Heavily influenced by the writings of the English philosopher John Locke, Voltaire approached the study of history with an Enlightenment theme. He viewed the evolution of history as the gradual victory of rationalism over ignorance and superstition. This theme also provided the basis for many of his fictional works, most notably Candide. This novel stands as an all-out attack on the philosophy of optimism, which states that everything that happens—no matter how horrible—is for the best. In its place, Voltaire offers a simple, practical solution to the world’s problems: cooperation.
Ferney and Later Years
In the mid-1700s Voltaire served as a royal historiographer for Frederick the Great, the king of Prussia, in Berlin. After quarreling with the king in 1751, he distanced himself from the monarchy and lived off and on at Ferney on the shores of Lake Geneva. Having accumulated considerable wealth through wise investment, Voltaire added to his money by building a watch making industry in competition with the Swiss manufacturers. While living at Ferney, Voltaire also adopted a noble but poor girl whom he called Belle et Bonne (”beautiful and good”). She later became the Marquise de Villete. During her time with Voltaire, she served as an important source of encouragement and helped to make the last twenty years of his life the most productive ever. Much of his writing from that time championed the rights of individuals who had been mistreated.
In 1778, after a lifetime of exile, Voltaire finally returned to Paris to see the production of his last play, Irene. He was given a hero’s welcome and spent his final days receiving guests from around the world, including
Benjamin Franklin. He died (of what was probably prostate cancer) on May 30 of that year, having lived long enough to see the first political outcome of the Enlightenment— the American Revolution. On his deathbed, he asked for paper and ink, with which he wrote: ”I die adoring God, loving my friends, not hating my enemies, and detesting superstition.” Following Voltaire’s death, the Church refused to grant permission for a burial in holy ground; however, thanks to the intervention of his nephew, Voltaire’s mortal remains were finally laid to rest in a monastery in Champagne.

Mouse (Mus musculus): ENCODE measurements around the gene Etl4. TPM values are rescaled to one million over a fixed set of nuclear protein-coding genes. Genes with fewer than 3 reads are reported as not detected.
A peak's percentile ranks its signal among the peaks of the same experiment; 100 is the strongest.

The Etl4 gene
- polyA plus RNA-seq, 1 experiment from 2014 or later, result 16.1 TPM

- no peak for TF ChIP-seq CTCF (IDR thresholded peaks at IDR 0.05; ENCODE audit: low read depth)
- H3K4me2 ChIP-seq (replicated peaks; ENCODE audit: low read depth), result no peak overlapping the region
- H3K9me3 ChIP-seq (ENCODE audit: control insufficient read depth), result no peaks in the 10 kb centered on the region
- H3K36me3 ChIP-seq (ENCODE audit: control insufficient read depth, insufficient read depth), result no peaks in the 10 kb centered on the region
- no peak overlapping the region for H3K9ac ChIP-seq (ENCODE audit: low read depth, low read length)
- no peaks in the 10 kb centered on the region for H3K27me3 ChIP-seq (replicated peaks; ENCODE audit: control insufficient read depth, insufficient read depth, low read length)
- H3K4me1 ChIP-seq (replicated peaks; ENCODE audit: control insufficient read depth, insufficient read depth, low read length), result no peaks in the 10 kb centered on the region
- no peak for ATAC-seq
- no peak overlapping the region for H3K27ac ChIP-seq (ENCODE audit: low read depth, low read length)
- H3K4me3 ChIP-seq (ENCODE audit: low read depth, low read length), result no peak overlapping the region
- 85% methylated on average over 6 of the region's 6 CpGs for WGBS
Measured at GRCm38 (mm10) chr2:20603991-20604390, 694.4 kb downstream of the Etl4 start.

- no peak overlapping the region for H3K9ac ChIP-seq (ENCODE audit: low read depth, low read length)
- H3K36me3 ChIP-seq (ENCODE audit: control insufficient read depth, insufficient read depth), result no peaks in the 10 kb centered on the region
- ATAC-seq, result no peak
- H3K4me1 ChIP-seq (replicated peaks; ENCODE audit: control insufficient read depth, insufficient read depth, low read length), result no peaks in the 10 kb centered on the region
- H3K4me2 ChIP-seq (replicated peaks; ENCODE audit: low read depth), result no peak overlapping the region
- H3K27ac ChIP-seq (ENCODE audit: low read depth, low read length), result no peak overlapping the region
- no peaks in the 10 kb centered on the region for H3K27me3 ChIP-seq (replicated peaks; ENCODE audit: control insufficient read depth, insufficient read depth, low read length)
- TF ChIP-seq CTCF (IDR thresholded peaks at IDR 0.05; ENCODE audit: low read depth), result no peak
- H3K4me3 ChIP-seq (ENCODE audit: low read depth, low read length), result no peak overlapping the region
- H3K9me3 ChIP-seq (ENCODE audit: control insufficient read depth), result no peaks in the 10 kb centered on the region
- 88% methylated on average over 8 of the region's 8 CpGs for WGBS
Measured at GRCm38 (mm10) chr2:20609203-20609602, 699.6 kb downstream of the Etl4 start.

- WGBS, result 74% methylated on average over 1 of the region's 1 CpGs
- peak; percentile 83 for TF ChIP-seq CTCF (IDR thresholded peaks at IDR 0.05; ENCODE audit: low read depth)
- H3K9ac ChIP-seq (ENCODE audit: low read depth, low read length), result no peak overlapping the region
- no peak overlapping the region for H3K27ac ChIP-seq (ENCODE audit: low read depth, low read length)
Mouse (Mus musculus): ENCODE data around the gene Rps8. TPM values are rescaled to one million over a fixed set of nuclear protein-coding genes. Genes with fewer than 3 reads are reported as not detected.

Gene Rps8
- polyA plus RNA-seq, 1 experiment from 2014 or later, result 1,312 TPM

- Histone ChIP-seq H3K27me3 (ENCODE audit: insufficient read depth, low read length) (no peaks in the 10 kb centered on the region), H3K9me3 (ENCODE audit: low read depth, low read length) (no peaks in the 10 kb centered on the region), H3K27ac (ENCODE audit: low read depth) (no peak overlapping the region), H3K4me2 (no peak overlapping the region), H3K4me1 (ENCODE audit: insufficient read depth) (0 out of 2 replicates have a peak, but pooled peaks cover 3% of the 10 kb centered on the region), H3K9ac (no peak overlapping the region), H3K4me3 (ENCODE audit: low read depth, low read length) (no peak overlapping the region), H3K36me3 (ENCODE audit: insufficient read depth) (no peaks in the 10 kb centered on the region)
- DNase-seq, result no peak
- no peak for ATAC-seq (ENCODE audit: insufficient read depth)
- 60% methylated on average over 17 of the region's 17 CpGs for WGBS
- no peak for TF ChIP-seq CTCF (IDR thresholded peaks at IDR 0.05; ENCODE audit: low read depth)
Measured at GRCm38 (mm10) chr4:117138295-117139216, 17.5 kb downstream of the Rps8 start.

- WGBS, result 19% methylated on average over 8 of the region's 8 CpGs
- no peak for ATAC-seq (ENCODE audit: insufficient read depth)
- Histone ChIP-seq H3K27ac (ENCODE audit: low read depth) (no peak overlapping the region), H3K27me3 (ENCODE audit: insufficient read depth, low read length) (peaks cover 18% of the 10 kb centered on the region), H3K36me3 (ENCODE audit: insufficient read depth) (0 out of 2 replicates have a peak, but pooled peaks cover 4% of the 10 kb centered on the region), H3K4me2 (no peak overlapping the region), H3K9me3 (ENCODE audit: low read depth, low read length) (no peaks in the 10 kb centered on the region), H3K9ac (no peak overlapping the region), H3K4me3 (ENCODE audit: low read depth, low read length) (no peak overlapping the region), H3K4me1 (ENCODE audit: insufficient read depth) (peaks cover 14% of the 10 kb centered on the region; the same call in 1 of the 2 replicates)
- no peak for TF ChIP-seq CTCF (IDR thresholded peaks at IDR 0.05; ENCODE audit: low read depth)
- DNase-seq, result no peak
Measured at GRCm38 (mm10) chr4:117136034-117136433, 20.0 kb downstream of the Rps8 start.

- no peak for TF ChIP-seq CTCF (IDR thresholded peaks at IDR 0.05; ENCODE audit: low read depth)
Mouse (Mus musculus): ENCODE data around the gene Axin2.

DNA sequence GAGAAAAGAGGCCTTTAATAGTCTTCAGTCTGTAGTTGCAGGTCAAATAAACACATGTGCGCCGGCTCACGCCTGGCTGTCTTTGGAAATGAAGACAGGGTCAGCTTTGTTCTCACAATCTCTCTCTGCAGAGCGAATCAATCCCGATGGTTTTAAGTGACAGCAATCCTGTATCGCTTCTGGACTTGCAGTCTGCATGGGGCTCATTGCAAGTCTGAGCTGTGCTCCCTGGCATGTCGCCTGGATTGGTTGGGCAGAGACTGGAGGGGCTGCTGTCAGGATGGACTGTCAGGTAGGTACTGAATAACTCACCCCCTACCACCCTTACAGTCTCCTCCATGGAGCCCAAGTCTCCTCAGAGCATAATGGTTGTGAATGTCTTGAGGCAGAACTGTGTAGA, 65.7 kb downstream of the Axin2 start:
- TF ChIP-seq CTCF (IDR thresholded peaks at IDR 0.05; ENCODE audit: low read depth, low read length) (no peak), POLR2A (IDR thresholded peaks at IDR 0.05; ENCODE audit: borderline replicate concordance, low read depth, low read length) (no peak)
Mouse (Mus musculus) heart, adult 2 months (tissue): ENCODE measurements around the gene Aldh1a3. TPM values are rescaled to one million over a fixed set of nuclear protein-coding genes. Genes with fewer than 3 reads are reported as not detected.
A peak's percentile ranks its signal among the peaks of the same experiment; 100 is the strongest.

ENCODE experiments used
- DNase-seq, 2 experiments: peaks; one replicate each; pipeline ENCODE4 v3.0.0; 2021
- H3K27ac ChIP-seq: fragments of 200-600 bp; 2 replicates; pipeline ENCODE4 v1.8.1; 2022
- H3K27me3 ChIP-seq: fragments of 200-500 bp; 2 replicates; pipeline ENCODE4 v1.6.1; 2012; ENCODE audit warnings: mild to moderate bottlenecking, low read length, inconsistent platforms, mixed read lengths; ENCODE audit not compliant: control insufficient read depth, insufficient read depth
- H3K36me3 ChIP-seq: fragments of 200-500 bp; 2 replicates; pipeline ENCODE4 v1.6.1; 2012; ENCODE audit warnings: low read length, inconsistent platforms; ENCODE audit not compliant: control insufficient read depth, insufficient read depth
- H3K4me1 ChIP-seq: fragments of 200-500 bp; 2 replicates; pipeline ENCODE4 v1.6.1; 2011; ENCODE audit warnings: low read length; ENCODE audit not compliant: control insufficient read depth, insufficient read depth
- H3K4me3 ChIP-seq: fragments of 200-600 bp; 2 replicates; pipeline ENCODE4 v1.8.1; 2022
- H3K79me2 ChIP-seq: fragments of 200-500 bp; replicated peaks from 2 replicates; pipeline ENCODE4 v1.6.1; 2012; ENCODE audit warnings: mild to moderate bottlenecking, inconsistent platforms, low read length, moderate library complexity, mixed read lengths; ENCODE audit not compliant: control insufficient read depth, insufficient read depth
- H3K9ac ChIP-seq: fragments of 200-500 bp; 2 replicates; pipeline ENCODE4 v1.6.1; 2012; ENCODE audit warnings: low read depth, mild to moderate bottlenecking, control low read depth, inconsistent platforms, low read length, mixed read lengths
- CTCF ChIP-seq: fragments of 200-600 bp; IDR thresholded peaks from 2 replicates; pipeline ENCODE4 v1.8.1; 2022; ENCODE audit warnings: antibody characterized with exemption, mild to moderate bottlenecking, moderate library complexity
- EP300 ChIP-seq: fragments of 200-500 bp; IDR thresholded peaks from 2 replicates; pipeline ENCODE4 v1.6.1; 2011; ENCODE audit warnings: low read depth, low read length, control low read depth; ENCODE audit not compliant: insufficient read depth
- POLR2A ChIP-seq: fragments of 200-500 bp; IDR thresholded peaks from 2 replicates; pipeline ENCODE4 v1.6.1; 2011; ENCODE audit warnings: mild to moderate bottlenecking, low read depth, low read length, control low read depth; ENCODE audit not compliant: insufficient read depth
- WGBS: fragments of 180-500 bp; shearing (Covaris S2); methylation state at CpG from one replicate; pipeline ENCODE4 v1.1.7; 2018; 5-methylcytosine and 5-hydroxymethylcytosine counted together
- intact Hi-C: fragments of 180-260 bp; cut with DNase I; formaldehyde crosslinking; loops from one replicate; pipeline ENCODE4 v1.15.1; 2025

Works in Literary Context
Philosophical Writings: Truth and Fiction
Voltaire expressed his revolutionary views about political and religious freedoms through a myriad of genres. From the epistolary style of English Letters (1734)—in which he framed his opinions as a series of letters addressed to a friend in France—and the fictional Candide to his poetry and historical studies, Voltaire presented his Enlightenment philosophies in both direct and indirect ways. Voltaire is credited for inventing the philosophical conte, or story, a genre that expresses intellect through fantastical or absurd happenings. Stylistically speaking, he was as conscious about the fashion with which to best present his ideas as he was about fashion itself; he felt form was the key to expression. Interestingly enough, despite Voltaire’s experimentation with many different genres, he had an affinity for the theater and his critical social commentary is reflected throughout a canon of more than twenty tragedies.
Inside and outside his texts, Voltaire championed the fight against intolerance. This activism is best illustrated by his involvement in an event in which a man named Calas, a Protestant, had been unjustly condemned by the Parliament of Toulouse for having murdered his son because he decided to follow Catholicism. Voltaire described the case in Treaty on Tolerance (1763). Later, he wrote in Commentary on Crime and Punishment (1766) that punishment should fit the offense. He denounced the provincial parliaments for abusing power as well as particular laws in their jurisdictions. In this way, he inspired a multitude of social and civil improvements. Voltaire may rightly be called the father of the rationalism of the nineteenth century and even of the twentieth. The successive waves of anticlericalism that swept first through the French bourgeoisie and then through the masses, and the harsh measures taken against the Church, may possibly be traced to his influence.
A survey of Voltaire’s work demonstrates his changeable opinions. For example, though he could be considered an optimist by his writing in The World (1736), as well as in Discourse on Man (1738), Voltaire uses cynicism to show his pessimistic side in Poem about the Lisbon Disaster(1756). Furthermore, while Voltaire presented himself as a defender of free will in Treaty on Metaphysics, he plays the role of ”apologist of determinism” in both The Ignorant Philosophy (1755) and in his Philosophical Dictionary.